New Zealand Idol should never have been used as a template for the Flag Consideration Panel.

Documents released to me under the Official Information Act demonstrate that the methods applied to reach decisions were more in line with a talent contest rather than a function of responsible government.

The process should not be about celebrity judges, celebrity appearances, celebrity designers, or social media voting.

We were told that the Flag Consideration Panel would be independent, fair and transparent. Chaired by Professor John Burrows QC, it was an independent advisory board, like the Law Commission that Burrows previously chaired.

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As a trained lawyer and independent hearings commissioner, I had an expectation that the panel would operate like a board of inquiry, much like how resource consents are decided.

Avoidance of actual and perceived bias is fundamental to maintain public confidence in decisions, especially when there is high public interest.

The panel members weren't irreplaceable. They weren't experts in a relevant field. Panel members Julie Christie and Nicky Bell were easily substitutable and should have avoided such public scrutiny.

Steven Joyce's former private secretary should never have been selected as the senior advisor to the panel. The Director of the New Zealand Flag Project, Kylie Archer, also has a CV that raises too many questions. Were John Key's public statements during the process the result of information leaked from panel meetings?

Celebrity is not a substitute for expertise. Matt Holmes, the Nike designer formerly from Fisher & Paykel, has no experience or skills relevant to flag design (vexillology). In fact, none of the advisory group did.

For a national flag, the advisory group should have drawn on the expertise of several vexillologists. Fiji did.

Two leading vexillologists told me that they offered the government advice but were turned away. Several at the recent world congress of vexillologists shared similar stories.

What we've seen are celebrity panel members choosing celebrity advisors selecting celebrity designers' designs.

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Of the 10,000+ entries, it seems more than a coincidence that Kyle Lockwood, Sven Baker, Andrew Fyfe, Otis Frizell and Alofi Kanter all had multiple designs that made the long-list of 40. Considering that Sven Baker's designs were so different - and most were of little national resonance - perceived bias is an obvious concern.

To avoid any perceived bias, the names of designers should have been hidden from those assessing designs. Wine and food judging applies the same principle.

Judging an idea based on the designer rather than the quality of its content is an affront to our egalitarian heritage and has no place in the process to decide a national flag. Steven Joyce has attacked me rather than the facts I've raised , which demonstrates my point.

When so much celebrity was used, it reminds me of a magician's use of a beautiful assistant as a diversion. When Bill English said that social media had a huge role, were the panel a diversion? Were the results pre-determined? Was the koru flag design in the final four, as Mike Hosking suggested, "A sop?"

Everything the National Party has done around the flag debate is dodgy. Since Lewis Holden took over the "Change the Flag" campaign after Lloyd Morrison's death, he became a National Party candidate for Rimutaka and guided his campaign away from Lloyd's preference for a silver fern on a black background and towards Kyle Lockwood's designs - which coincides with John Key and David Farrar's positioning.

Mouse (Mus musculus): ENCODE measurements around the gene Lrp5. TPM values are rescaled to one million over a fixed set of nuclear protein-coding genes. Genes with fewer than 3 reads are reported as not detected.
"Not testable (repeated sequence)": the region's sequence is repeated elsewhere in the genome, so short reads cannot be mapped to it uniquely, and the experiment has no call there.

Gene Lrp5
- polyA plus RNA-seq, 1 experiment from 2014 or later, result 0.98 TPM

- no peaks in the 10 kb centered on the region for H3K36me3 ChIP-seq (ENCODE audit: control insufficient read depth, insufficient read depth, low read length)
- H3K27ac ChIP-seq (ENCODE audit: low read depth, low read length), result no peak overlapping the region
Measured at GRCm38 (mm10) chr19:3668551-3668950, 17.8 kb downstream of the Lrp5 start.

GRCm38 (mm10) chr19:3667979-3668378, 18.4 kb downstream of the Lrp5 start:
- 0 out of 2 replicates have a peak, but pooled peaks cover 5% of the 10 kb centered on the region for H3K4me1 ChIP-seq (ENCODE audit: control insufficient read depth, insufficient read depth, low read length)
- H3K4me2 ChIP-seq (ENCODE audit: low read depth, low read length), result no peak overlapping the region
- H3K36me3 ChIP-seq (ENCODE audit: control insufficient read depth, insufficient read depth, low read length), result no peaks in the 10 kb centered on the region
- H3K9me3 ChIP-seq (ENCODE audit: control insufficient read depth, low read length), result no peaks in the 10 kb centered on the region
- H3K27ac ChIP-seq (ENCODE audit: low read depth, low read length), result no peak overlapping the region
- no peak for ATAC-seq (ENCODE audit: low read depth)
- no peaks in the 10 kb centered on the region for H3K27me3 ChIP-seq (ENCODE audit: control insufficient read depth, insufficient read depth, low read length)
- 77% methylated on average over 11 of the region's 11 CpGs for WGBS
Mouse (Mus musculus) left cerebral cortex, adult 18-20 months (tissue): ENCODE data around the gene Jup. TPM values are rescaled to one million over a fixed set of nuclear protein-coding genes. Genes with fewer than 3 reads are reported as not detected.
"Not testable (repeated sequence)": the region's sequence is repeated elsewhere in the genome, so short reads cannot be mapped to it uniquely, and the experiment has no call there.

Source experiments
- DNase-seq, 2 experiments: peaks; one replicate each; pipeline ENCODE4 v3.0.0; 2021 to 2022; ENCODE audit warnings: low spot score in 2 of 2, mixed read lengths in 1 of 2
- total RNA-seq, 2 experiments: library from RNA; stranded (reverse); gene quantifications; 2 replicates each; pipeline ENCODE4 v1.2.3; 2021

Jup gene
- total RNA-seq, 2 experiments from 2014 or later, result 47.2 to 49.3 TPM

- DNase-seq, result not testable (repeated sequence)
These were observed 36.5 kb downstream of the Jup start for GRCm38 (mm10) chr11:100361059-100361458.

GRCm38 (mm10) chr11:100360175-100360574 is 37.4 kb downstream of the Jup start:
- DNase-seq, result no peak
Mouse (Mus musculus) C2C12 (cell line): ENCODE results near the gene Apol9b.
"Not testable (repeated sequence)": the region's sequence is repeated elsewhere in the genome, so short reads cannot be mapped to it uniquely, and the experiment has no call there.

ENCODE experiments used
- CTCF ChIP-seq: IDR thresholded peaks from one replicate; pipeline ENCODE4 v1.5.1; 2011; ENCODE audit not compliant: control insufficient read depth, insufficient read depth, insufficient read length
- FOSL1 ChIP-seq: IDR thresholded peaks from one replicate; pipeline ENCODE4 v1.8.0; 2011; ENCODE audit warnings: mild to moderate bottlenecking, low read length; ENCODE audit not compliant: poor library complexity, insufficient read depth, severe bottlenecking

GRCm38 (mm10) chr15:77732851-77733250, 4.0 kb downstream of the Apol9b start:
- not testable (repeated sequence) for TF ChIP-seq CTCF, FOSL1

Lewis told me that the RSA asked for public funding to campaign against the flag change. What other information has the government shared with Lewis and the National Party? Conversely, what information about his 27,000+ Facebook supporters has Lewis shared?

Perception is reality in politics. The perception is that the Flag Consideration Panel is a jack up. New Zealanders should feel violated and manipulated by the tentacles of Steven Joyce's campaigning apparatus.

The Secretary of the Flag Consideration Panel stalled the release of information I requested under the Official Information Act until after the date that the referendum is announced. I have therefore lodged a complaint with the Ombudsman.

I could apply for an injunction on the referendum until I have the information requested. I could then apply for a judicial review, which could delay the referendum for a year.

There is nothing wrong with the flag legislation. The Flag Consideration Panel were just an advisory body and it is the Executive who chose the four designs for the first referendum and the dates of the two referenda.

The cross-party flag committee appointed the panel but it was their methods that created this mess. The committee can call for a board of inquiry of judges and vexillologists to clean it up.

What they should do is start the assessment process again, call for submissions on the existing submitted designs, and assess all designs properly and objectively.

Any other 'solution' won't work. Simply asking a QC for a legal opinion reeks of whitewash. Adding a design to the referendum reeks of political interference.

In the meantime, the first referendum should be delayed until March. Considering that most polls show that none of the final four designs are good enough to defeat the current flag, National's pollster shouldn't object to that.

Grant McLachlan is a former Parliamentary researcher and a National Party campaign director.